At work we run a physics simulator (video game) that operates in an inner loop at 360 Hz. Data from that inner loop is collected 60 times a second and sent out to hardware (a force feedback steering wheel) in order for playback to the user.
I have two questions on this system.
First what is the best way to decimate the 360 Hz data down to 60 Hz. Right now we do a straight average of 6 samples together, but I suspect that this is causing some aliasing of the data and we are very sensitive to high frequency noise. We are also extremely sensitive to latency and even adding in 4 samples of latency (in the 60 Hz loop) would cause a noticeable delay between the onscreen display and the force feedback device that the users would pick up on.
Second, the hardware (steering wheels) is typically made to very poor tolerances and usually has a difficult time playing back data above about 20 Hz before the signal significantly degrades. Would it be better to low pass filter the 360 Hz data down to 20 Hz, or to low pass the 60 Hz data to 20 Hz, and what would be the most efficient way to handle this.
I currently have a single pole IIR filter that you can optionally define on the 60 Hz signal, this does smooth the data out, and adds in a considerable amount of latency as well. Mixing less than 0.20 of the current sample causes an odd disconnected feeling in the wheel so that is my lower bound. I would assume that going to a more complex filter would give me a much faster falloff and would both smooth out the high frequency chatter and noise in the wheel without increasing the latency beyond 4 samples (66 ms)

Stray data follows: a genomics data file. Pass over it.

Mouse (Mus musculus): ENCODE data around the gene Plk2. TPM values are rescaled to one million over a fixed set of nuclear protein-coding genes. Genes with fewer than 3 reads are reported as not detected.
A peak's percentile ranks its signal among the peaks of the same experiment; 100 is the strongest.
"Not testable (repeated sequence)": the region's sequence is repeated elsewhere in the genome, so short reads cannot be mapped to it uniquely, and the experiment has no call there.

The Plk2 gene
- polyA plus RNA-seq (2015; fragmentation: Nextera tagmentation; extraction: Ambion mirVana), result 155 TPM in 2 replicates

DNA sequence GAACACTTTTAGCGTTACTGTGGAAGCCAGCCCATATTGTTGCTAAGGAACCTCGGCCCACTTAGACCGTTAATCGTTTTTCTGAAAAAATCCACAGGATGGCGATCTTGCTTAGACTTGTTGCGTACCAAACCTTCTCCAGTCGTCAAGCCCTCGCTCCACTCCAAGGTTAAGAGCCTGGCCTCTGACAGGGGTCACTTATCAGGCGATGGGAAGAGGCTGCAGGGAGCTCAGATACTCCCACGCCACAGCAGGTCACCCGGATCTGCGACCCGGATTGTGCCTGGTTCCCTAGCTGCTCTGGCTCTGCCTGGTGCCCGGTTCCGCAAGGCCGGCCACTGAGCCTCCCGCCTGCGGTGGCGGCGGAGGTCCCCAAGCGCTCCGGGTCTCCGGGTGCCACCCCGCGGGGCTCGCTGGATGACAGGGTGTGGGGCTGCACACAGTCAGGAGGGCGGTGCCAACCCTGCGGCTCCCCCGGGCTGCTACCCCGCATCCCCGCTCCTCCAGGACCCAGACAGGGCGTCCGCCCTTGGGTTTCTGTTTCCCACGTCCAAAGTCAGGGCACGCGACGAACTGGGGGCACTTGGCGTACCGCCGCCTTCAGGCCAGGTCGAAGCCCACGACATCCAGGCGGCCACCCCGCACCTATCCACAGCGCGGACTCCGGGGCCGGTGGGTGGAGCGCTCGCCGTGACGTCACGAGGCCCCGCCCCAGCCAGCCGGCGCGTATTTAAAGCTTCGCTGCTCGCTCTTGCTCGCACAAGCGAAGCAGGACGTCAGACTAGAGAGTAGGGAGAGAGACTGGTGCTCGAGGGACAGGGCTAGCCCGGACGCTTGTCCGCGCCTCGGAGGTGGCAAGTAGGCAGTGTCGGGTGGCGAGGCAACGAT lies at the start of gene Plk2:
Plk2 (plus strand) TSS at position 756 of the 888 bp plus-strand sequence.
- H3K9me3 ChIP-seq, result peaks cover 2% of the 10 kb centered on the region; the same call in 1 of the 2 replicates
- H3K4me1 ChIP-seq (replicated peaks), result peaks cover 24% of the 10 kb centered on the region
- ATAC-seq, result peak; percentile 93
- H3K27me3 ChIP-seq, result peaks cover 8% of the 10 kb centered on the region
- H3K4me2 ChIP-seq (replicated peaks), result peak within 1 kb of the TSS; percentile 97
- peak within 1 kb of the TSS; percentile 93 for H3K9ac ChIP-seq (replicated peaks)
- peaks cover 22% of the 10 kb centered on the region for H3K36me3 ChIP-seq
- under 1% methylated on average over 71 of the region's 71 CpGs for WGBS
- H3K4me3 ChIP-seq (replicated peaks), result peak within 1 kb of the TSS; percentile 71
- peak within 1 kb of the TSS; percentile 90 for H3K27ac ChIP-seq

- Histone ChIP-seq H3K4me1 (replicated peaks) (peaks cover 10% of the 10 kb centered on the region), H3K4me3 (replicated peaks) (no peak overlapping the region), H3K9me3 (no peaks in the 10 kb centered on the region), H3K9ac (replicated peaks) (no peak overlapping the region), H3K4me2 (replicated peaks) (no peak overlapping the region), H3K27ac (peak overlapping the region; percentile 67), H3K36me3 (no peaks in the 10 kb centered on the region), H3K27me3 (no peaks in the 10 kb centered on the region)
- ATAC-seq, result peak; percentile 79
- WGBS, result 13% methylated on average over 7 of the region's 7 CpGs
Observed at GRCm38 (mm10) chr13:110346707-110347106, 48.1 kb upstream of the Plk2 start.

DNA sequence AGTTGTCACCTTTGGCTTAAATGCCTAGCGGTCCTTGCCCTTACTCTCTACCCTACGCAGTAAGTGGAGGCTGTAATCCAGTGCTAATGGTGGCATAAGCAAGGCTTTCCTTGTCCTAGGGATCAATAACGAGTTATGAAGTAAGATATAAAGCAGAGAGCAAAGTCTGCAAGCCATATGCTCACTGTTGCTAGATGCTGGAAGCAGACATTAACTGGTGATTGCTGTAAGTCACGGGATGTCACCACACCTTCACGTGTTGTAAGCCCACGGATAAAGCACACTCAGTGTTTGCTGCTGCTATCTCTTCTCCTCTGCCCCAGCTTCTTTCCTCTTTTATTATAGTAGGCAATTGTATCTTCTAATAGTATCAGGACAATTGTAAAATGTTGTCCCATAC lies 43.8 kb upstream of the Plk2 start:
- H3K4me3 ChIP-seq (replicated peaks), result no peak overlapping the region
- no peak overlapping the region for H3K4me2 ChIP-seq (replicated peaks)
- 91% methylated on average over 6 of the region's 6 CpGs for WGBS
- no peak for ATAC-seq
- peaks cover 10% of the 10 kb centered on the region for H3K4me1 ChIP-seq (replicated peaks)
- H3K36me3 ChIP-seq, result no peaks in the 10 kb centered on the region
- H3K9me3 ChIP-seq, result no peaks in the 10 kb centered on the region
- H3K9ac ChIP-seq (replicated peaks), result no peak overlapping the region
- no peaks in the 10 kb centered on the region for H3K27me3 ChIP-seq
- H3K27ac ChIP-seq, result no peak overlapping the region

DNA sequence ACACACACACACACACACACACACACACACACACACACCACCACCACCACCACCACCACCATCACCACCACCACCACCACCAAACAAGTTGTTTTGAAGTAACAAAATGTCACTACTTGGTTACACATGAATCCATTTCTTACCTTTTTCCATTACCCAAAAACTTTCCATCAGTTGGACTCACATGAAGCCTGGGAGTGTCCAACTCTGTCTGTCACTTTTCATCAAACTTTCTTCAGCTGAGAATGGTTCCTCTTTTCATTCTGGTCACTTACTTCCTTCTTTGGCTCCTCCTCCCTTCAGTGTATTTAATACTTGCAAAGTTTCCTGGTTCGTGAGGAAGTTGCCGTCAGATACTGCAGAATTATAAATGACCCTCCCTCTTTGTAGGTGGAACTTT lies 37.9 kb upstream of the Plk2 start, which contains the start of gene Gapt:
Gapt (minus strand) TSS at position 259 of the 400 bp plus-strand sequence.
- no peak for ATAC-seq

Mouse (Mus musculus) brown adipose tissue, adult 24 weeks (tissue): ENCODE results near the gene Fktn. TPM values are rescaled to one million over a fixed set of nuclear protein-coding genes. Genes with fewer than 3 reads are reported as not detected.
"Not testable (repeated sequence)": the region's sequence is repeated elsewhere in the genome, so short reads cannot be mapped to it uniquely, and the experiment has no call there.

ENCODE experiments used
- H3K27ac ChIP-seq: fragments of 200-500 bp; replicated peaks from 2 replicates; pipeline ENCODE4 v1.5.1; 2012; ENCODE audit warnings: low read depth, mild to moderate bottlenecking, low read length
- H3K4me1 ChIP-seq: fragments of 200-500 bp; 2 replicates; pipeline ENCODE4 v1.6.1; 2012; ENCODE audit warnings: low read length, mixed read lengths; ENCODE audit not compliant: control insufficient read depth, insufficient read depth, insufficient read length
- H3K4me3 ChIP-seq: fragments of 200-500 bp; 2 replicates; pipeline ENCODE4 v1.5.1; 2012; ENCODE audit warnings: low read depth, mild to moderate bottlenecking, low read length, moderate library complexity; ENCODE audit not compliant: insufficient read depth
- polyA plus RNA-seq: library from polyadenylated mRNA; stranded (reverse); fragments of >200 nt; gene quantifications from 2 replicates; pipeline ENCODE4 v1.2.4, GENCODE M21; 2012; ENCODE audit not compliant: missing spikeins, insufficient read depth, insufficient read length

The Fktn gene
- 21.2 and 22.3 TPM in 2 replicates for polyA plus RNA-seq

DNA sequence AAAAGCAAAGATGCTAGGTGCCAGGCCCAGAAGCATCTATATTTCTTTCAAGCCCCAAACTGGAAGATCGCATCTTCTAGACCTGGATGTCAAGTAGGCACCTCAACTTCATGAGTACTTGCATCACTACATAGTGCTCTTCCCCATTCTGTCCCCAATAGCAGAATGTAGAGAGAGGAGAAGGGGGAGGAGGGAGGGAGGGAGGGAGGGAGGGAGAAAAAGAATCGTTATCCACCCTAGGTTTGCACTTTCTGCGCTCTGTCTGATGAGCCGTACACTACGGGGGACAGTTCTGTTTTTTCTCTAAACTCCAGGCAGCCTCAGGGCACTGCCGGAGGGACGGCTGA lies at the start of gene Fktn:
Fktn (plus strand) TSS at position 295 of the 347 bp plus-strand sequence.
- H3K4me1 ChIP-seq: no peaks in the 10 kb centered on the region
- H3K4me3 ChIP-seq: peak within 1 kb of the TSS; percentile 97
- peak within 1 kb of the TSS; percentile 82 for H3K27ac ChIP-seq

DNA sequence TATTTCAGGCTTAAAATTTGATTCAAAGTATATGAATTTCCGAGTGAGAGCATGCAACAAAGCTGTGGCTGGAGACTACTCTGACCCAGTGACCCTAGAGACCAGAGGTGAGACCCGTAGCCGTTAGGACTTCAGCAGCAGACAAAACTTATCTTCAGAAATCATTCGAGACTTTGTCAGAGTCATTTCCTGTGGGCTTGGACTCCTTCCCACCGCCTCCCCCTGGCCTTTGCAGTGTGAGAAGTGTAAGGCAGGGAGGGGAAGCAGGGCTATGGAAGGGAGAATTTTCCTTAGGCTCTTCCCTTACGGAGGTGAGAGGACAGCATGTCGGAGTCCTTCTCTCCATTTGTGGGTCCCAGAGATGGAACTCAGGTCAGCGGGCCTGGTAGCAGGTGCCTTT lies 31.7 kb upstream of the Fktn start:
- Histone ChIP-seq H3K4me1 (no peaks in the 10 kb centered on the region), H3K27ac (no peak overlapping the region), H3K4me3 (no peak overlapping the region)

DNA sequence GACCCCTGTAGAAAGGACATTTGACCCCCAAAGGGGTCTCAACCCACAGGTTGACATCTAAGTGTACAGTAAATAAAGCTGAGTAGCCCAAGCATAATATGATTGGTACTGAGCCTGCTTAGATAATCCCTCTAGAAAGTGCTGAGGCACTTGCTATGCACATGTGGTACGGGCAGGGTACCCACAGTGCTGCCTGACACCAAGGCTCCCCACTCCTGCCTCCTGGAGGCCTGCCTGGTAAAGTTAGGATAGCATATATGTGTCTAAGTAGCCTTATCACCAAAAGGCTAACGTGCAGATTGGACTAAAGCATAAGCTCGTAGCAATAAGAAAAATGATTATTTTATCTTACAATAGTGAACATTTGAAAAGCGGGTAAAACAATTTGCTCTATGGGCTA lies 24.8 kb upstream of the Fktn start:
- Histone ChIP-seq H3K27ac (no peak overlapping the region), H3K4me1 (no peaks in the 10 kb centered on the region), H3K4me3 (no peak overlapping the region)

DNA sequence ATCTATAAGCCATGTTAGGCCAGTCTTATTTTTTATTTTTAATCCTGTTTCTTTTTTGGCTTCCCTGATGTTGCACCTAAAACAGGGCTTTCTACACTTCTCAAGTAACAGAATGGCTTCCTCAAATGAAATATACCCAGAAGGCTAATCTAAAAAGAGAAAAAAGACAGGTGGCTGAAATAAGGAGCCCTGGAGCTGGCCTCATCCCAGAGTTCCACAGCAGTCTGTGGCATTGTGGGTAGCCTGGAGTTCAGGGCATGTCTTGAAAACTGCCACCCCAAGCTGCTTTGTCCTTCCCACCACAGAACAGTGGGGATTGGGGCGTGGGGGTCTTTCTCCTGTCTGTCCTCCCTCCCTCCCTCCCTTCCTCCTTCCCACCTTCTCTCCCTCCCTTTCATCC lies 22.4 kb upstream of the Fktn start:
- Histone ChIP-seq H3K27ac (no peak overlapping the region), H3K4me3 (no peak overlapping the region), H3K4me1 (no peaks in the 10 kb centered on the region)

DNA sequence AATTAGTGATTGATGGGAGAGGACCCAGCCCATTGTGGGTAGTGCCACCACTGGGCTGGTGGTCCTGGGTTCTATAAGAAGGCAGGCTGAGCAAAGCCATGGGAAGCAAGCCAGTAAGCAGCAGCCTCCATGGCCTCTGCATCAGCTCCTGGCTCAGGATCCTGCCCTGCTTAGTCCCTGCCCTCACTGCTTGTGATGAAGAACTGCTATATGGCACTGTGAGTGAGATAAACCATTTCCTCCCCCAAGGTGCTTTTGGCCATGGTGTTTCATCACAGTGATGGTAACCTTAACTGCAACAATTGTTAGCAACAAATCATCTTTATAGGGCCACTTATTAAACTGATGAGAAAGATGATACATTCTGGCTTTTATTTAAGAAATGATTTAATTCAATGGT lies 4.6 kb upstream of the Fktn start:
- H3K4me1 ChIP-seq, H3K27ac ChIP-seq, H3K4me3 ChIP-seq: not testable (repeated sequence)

I'm half way through Steven W. Smiths book "The Scientists and Engineer's Guide to Digital Signal Processing" so I have a limited understanding of DSP's. I do have 20+ years of programming experience in 2D image manipulation so I have been using dsp's all along without knowing what they were. The point is go easy on my poor mind :)
I should also point out that the 60 Hz loop is running in 'real time' that is timed to the pc clock, and all communication with the wheel is also in real time, however the inner loop is processed 60 times a second and there is no way to get access to the inner loop data at a faster rate than 60 Hz.